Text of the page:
The market was very successful for most of the mid-20th century. 1986 saw its management turned over to a private developer who promptly raised rents and evicted several merchants. The New York City Economic Development Corporate took over the space in the early 1990's and began a multi-year revitalization. NYCEDC operates the Essex Street Market to this day.

Photo source: Tom Riggle, Flickr

Friday
Sep202013

Before & After - The Turtle Bay Gardens

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The above photo is interactive. Drag the yellow handle in the middle to reveal more or less of the before or after image. Alternatively, you can simply click anywhere on the image to move the slider automatically.

Formerly a decrepit neighborhood covered in soot from nearby factories, and caged in by elevated trains on 2nd and 3rd Avenues, Turtle Bay exited the 20th century as one of the nicer neighborhoods in Midtown Manhattan. In 1918 Charlotte Hunnewell Sorchan purchased nearly the entire block of rowhouses between 48th & 49th Streets and 2nd & 3rd Avenues. She had them extensively renovated, faced with stucco and built quiet, secluded gardens in the middle. Having since been landmarked, the Turtle Bay Gardens have been home to many celebrity residents over the years. By the mid 20th Century the rise of the United Nation Headquarters and the fall of the elevated lines helped remove many of the unsavory elements nearby.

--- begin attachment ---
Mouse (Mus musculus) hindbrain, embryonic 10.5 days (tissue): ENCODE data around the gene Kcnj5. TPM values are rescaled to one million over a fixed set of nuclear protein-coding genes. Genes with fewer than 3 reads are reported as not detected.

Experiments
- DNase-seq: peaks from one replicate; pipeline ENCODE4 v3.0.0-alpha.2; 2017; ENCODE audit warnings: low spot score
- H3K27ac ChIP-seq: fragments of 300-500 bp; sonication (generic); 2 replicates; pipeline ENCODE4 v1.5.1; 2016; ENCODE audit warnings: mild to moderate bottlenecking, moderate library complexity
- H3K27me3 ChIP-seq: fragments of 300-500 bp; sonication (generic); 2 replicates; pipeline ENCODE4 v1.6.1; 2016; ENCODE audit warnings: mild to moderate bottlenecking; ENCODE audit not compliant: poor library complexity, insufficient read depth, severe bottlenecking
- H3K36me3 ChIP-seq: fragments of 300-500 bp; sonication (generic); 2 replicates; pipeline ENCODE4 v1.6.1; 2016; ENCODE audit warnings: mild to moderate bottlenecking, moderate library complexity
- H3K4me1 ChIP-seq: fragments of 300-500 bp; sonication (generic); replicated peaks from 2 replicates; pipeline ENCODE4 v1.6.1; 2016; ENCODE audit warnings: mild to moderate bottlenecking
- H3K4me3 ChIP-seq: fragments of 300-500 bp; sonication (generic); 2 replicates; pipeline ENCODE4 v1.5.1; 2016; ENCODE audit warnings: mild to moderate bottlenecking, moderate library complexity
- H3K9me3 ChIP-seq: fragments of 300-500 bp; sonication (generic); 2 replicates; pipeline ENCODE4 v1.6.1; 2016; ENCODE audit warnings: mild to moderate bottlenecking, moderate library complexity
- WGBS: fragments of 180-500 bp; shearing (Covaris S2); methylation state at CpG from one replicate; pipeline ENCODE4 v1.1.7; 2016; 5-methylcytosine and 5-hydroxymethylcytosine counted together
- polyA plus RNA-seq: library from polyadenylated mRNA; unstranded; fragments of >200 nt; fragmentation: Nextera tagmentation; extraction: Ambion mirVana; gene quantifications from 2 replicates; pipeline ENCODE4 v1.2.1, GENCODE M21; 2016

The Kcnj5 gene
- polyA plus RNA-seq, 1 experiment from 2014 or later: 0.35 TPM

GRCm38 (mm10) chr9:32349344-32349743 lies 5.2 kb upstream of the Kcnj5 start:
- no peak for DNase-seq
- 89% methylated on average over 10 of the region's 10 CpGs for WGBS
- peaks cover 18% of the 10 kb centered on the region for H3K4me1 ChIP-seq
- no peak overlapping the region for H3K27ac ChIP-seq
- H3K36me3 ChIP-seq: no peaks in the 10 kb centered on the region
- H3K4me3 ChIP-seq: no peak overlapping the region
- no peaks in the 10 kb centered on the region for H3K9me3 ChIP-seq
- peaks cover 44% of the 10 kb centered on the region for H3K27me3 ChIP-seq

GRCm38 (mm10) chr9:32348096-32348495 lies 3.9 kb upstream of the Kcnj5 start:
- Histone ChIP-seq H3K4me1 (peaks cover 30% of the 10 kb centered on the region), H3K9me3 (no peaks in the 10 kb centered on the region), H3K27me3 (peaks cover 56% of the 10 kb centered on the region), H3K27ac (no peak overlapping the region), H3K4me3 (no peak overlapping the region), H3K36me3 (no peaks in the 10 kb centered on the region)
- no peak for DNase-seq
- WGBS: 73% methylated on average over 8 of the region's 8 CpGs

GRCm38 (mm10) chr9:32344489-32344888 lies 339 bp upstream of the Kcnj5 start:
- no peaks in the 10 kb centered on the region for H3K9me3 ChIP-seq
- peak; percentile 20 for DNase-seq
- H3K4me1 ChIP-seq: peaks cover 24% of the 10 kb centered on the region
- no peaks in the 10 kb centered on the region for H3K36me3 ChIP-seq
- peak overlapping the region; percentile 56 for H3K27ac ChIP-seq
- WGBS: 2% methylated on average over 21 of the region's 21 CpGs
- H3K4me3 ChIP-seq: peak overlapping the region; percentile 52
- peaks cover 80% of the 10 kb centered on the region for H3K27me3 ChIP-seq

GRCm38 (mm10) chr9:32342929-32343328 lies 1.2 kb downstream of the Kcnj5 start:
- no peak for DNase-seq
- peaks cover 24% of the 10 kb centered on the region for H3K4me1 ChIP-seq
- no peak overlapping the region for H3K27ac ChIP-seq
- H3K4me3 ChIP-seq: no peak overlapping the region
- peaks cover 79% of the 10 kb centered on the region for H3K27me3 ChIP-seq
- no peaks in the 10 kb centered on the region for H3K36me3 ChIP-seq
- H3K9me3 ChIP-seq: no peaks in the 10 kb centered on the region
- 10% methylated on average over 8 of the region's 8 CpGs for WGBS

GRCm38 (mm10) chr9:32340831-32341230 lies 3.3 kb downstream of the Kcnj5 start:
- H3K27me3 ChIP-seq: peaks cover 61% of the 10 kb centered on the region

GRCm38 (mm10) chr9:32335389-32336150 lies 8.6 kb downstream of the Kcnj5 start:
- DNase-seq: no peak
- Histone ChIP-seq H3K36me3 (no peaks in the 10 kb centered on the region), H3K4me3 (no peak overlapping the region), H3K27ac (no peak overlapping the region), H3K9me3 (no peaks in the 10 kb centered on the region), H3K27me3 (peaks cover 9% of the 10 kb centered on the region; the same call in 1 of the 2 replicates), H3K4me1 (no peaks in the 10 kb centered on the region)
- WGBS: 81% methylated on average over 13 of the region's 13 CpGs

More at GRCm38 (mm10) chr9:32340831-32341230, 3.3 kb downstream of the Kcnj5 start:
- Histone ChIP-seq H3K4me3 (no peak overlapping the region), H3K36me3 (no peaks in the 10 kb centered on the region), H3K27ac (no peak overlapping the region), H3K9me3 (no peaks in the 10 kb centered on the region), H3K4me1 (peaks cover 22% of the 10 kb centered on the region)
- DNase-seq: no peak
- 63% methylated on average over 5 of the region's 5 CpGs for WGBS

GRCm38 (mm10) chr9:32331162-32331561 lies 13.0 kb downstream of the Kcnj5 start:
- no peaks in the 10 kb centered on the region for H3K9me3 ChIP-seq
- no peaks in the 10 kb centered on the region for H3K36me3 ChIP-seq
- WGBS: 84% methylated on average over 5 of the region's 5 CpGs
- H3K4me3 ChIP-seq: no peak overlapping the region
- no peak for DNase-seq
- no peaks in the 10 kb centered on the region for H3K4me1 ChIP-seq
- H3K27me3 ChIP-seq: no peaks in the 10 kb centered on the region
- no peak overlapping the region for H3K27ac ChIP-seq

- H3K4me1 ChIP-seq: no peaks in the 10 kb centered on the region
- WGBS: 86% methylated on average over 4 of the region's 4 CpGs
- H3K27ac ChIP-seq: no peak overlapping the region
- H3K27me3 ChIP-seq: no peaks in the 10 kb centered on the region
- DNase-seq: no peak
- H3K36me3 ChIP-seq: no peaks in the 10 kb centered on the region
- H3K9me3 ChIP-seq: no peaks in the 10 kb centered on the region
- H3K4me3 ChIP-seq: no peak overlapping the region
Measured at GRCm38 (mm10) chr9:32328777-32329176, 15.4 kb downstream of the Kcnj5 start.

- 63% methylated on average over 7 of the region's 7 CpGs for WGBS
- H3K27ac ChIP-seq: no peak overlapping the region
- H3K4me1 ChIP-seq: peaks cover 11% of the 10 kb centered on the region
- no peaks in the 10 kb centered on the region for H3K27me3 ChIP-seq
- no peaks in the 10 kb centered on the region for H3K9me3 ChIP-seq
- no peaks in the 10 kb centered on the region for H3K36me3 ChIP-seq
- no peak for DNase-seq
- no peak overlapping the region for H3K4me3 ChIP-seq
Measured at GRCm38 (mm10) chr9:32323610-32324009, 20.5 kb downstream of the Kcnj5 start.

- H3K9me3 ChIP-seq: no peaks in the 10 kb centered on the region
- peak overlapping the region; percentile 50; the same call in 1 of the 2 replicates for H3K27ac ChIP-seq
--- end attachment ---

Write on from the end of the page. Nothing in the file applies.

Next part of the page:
Photo source:  Library of Congress, Prints & Photographs Division.

Monday
Sep162013

Before & After - Roosevelt Island, The Chapel of the Good Shepherd

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The above photo is interactive. Drag the yellow handle in the middle to reveal more or less of the before or after image. Alternatively, you can simply click anywhere on the image to move the slider automatically.

Roosevelt Island is in a constant state of reinvention. It has hardly lasted more than 75 years with the same name – over the past 200 years it's been known as Minnehanonck, Varkens Eylandt, Blackwell's Island, Welfare Island, and Roosevelt Island. The mid-1970's saw the State of New York embark upon a planned community that represents the current incarnation of this 2-mile East River oddity. The Chapel of the Good Shepherd is one of only a handful of buildings that was erected prior to the 1970's (1888 to be exact). As the original four main apartment complexes sprung up around it, the Chapel became a de facto community center. The original 1970 photo shows an overgrowth of plants and trees that was representative of the deteriorating island and was probably shot for documentation purposes just before development of new community began.


Photo source:   Library of Congress, Prints & Photographs Division, HABS.